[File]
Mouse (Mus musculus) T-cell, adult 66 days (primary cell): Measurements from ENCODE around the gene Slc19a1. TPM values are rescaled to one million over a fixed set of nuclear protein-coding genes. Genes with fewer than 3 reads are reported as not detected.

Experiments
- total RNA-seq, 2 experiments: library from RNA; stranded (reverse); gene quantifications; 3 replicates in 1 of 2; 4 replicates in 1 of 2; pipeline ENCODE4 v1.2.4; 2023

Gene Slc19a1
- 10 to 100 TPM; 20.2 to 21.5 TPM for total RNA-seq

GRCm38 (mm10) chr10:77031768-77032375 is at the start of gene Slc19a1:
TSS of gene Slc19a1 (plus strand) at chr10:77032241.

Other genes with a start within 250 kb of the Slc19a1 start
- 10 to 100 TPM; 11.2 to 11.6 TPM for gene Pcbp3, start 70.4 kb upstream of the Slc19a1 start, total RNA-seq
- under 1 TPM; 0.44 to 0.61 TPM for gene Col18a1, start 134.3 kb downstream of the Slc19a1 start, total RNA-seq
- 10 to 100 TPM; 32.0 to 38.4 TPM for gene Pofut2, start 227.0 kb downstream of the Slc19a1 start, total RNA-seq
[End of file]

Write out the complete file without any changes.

Mouse (Mus musculus) T-cell, adult 66 days (primary cell): Measurements from ENCODE around the gene Slc19a1. TPM values are rescaled to one million over a fixed set of nuclear protein-coding genes. Genes with fewer than 3 reads are reported as not detected.

Experiments
- total RNA-seq, 2 experiments: library from RNA; stranded (reverse); gene quantifications; 3 replicates in 1 of 2; 4 replicates in 1 of 2; pipeline ENCODE4 v1.2.4; 2023

Gene Slc19a1
- 10 to 100 TPM; 20.2 to 21.5 TPM for total RNA-seq

GRCm38 (mm10) chr10:77031768-77032375 is at the start of gene Slc19a1:
TSS of gene Slc19a1 (plus strand) at chr10:77032241.

Other genes with a start within 250 kb of the Slc19a1 start
- 10 to 100 TPM; 11.2 to 11.6 TPM for gene Pcbp3, start 70.4 kb upstream of the Slc19a1 start, total RNA-seq
- under 1 TPM; 0.44 to 0.61 TPM for gene Col18a1, start 134.3 kb downstream of the Slc19a1 start, total RNA-seq
- 10 to 100 TPM; 32.0 to 38.4 TPM for gene Pofut2, start 227.0 kb downstream of the Slc19a1 start, total RNA-seq